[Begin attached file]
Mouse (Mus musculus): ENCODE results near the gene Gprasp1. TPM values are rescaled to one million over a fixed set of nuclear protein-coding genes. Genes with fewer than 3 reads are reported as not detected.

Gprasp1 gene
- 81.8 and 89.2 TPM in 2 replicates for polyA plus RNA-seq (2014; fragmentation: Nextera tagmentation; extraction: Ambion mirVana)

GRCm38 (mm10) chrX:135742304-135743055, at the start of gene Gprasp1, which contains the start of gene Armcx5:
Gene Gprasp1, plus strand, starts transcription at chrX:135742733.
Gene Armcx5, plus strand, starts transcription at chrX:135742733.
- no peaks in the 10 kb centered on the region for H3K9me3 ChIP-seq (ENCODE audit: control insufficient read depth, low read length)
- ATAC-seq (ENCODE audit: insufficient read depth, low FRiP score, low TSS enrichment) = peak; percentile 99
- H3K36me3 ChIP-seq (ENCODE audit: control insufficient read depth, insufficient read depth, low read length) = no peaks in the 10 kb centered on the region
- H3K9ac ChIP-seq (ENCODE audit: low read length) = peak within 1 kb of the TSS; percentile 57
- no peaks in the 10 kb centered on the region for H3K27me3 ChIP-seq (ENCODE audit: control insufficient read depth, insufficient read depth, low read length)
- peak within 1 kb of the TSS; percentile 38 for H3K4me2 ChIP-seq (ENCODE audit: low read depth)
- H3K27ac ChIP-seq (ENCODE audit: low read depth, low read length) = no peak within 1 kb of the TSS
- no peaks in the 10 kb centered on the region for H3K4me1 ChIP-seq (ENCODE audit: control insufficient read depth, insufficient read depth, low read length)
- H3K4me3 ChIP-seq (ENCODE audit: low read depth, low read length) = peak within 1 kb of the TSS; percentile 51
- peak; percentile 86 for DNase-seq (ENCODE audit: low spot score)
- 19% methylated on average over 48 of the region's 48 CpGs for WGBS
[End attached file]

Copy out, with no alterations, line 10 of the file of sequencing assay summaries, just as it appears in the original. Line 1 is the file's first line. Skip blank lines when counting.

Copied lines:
- H3K9ac ChIP-seq (ENCODE audit: low read length) = peak within 1 kb of the TSS; percentile 57